Date of Completion


Document Type

Honors College Thesis


Environmental Sciences

Thesis Type

Honors College

First Advisor

Eric Roy

Second Advisor

Chris Koliba

Third Advisor

Gillian Galford


spatial modeling, circular economy, waste management, resource management, planning


Standard linear economic practices of extraction, consumption, and disposal can lead to shortages of non-renewable resources, buildup of waste, and negative impacts to the environment and human health. An alternative is to close the material loops of consumption and production using resource recovery and reuse practices, which are often referred to as a circular economy. To help increase the efficiency and sustainability of such practices, tools are needed to determine potential spatial flows of a recovered material to areas where that material can be reused. A few of these tools have been used in other studies, and in those cases the tools were not designed to facilitate easy application in other analyses. In this project, a general resource recovery and reuse spatial model called the Resource Areal Distribution (RAD) model was developed in ArcGIS Pro to inform resource recovery and reuse across any landscape. This model accepts two inputs: a resource recovery raster and a potential reuse raster. The model first identifies and fulfills demand of areas of potential reuse closest to each recovery location. Distribution is simulated to the next closest areas of potential reuse, and this spatially optimized distribution occurs until every recovery location is depleted. The model produces outputs that show the potential spatial distribution of reused materials. This general resource redistribution model can be applied to big picture questions concerning recovery and reuse at a landscape scale. Modified versions of this model may be used as a screening tool to inform the design of resource management practices in regional and local contexts as well.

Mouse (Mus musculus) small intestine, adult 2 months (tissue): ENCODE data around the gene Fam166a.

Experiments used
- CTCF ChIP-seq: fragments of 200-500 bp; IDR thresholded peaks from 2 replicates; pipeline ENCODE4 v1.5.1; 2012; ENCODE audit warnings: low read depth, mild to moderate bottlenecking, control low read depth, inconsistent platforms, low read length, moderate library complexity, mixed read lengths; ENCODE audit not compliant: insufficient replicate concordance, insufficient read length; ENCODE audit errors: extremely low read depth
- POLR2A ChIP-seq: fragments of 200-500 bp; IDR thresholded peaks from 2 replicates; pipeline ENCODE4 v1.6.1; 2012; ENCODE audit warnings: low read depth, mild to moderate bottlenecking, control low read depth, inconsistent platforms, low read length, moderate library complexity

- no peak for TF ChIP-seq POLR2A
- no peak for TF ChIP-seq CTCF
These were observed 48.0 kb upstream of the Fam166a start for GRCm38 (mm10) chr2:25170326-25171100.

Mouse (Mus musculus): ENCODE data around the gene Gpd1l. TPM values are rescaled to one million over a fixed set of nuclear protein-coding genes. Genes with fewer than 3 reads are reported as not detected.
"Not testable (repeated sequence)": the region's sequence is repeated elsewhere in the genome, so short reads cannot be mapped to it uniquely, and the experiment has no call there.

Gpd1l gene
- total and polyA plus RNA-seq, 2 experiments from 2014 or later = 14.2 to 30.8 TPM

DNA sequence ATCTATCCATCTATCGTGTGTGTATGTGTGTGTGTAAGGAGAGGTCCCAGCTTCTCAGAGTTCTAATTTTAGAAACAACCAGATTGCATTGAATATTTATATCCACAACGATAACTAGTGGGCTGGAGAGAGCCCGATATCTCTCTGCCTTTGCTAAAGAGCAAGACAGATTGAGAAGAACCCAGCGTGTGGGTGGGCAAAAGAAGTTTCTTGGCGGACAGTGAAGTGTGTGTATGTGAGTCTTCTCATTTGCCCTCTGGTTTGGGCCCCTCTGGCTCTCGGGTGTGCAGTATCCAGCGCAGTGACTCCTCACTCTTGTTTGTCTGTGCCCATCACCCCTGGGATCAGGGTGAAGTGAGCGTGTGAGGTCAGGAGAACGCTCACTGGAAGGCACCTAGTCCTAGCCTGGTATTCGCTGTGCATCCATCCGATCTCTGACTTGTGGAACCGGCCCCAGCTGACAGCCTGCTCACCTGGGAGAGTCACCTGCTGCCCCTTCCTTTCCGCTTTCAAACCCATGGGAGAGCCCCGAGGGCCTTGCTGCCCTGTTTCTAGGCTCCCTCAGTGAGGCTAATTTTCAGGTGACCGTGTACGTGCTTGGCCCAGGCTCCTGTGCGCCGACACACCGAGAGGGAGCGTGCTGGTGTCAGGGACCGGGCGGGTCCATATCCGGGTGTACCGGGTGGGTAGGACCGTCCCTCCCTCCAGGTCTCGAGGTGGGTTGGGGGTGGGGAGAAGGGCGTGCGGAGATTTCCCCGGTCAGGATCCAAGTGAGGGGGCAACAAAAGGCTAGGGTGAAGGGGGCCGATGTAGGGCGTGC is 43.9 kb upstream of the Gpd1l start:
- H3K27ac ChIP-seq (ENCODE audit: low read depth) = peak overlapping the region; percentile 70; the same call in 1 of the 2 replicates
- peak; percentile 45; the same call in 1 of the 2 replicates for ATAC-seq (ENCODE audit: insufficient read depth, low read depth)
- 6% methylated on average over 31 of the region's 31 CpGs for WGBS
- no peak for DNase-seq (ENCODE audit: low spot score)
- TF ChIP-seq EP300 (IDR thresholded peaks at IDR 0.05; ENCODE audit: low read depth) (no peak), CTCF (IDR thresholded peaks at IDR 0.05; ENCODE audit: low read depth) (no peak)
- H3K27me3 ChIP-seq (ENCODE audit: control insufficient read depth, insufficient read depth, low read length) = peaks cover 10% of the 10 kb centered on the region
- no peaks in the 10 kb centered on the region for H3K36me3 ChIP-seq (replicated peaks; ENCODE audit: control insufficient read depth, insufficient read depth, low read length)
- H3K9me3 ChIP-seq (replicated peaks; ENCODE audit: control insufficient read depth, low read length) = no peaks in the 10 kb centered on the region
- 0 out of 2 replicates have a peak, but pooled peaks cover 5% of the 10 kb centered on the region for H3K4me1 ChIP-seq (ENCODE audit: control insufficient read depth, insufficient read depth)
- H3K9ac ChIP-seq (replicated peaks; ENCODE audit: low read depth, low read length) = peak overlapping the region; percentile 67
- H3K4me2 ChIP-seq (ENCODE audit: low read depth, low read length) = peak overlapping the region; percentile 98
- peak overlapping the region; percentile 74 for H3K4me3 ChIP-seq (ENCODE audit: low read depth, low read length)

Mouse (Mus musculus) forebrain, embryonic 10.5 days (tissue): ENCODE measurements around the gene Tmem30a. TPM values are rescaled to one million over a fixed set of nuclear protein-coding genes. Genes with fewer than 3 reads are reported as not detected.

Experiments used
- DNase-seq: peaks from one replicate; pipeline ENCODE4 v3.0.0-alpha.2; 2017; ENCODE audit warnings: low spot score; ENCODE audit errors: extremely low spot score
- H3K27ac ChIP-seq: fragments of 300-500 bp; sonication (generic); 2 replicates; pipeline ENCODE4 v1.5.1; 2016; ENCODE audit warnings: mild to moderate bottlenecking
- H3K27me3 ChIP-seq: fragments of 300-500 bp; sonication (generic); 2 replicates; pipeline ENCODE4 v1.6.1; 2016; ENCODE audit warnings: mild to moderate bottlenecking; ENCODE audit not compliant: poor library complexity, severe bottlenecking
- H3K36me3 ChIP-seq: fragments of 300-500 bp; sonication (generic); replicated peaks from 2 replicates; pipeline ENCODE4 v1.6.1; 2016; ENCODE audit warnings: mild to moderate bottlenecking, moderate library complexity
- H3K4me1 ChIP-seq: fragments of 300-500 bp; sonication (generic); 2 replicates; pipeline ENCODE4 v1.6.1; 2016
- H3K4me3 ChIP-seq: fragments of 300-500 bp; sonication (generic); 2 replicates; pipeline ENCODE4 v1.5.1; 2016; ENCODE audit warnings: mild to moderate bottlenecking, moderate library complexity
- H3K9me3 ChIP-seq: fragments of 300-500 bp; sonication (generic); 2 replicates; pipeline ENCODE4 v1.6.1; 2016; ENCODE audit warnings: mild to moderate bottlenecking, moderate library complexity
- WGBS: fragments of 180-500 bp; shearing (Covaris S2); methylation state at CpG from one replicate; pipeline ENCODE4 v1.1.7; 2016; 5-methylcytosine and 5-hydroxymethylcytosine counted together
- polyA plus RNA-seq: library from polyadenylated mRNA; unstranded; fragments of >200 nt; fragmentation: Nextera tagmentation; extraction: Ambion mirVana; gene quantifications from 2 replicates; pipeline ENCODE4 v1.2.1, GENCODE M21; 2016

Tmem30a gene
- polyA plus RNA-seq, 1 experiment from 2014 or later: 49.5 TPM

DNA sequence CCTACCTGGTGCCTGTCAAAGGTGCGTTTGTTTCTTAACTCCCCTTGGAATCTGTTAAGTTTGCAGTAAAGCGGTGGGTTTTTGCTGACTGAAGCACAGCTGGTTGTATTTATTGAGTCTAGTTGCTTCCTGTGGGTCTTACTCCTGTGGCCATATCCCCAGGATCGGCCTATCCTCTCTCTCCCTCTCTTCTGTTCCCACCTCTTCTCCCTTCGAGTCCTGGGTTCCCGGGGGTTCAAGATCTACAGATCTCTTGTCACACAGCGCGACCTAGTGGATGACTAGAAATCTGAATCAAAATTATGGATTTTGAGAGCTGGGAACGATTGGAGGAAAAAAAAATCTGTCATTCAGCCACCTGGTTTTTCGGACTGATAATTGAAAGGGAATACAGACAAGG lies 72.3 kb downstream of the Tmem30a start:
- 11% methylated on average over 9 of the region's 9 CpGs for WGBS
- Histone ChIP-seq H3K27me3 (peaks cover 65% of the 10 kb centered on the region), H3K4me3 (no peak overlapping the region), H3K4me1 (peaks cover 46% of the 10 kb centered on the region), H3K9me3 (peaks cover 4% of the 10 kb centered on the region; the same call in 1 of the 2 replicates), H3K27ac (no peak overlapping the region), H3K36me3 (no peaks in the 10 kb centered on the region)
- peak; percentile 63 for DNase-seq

Creative Commons License

Creative Commons Attribution-Noncommercial-No Derivative Works 3.0 License
This work is licensed under a Creative Commons Attribution-Noncommercial-No Derivative Works 3.0 License.